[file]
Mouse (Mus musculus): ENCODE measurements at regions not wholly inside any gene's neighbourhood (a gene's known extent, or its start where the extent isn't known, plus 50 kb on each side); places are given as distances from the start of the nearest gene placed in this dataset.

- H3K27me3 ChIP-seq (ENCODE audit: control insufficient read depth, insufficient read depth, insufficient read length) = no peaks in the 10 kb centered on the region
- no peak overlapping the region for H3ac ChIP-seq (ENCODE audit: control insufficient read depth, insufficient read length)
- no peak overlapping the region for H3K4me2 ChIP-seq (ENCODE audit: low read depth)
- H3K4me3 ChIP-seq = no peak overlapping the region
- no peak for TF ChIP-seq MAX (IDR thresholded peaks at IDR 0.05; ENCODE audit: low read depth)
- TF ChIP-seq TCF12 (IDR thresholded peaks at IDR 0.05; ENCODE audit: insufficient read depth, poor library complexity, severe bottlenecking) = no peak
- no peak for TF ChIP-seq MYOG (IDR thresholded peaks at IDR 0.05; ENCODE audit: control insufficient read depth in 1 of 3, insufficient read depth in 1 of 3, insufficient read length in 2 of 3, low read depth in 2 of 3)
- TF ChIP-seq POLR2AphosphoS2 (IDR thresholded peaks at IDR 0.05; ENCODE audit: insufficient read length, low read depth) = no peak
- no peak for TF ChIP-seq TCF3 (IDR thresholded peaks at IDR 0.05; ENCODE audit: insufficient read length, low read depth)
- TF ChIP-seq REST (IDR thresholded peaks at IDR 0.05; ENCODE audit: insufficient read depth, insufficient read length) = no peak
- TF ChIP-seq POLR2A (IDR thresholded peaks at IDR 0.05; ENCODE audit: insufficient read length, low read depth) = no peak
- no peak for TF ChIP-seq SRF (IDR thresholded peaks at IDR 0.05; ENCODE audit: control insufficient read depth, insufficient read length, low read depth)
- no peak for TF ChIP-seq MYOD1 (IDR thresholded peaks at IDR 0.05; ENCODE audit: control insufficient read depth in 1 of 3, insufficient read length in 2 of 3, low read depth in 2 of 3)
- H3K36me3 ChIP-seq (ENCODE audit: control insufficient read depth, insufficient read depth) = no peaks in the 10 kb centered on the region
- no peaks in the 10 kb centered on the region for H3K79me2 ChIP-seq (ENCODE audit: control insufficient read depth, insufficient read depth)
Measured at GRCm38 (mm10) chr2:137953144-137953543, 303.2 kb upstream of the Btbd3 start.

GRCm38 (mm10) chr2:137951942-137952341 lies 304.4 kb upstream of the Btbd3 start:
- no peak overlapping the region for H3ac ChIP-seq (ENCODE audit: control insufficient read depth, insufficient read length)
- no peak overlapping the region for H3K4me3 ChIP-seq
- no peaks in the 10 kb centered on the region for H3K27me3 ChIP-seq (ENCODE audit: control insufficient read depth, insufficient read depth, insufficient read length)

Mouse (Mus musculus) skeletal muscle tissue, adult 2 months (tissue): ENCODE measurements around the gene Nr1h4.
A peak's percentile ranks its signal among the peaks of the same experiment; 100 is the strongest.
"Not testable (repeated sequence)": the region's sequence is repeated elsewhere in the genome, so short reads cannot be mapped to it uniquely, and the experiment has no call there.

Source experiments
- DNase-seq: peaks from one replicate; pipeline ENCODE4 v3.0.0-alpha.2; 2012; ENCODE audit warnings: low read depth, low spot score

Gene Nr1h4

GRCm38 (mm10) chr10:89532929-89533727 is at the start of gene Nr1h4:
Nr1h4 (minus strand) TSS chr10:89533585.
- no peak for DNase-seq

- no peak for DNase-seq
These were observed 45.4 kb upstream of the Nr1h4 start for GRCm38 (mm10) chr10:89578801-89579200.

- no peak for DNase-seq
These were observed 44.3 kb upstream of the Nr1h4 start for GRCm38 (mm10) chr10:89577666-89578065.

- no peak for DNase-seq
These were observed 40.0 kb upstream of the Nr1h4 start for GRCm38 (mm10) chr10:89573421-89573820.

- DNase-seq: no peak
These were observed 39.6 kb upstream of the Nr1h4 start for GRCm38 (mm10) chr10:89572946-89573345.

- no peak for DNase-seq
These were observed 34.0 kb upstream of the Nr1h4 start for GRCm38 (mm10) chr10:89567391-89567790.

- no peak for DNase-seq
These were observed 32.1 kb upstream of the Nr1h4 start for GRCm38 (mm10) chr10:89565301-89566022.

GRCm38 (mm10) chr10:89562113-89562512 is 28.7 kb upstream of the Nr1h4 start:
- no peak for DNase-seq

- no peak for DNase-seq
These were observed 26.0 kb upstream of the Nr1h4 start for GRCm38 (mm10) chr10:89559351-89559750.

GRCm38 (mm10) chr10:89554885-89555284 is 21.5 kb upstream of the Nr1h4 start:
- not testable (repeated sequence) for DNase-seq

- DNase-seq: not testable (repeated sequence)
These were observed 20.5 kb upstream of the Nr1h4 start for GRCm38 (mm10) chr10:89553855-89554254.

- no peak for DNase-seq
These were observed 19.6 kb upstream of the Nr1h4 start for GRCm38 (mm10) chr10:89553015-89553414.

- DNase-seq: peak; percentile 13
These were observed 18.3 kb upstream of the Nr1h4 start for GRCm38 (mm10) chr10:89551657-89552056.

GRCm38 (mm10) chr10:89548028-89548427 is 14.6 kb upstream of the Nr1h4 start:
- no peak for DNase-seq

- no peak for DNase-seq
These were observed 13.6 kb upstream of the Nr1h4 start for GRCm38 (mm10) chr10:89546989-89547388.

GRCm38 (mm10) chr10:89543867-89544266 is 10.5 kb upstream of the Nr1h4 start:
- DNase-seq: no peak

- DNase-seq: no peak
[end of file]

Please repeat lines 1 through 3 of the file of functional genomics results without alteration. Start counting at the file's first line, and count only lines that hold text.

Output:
Mouse (Mus musculus): ENCODE measurements at regions not wholly inside any gene's neighbourhood (a gene's known extent, or its start where the extent isn't known, plus 50 kb on each side); places are given as distances from the start of the nearest gene placed in this dataset.

- H3K27me3 ChIP-seq (ENCODE audit: control insufficient read depth, insufficient read depth, insufficient read length) = no peaks in the 10 kb centered on the region
- no peak overlapping the region for H3ac ChIP-seq (ENCODE audit: control insufficient read depth, insufficient read length)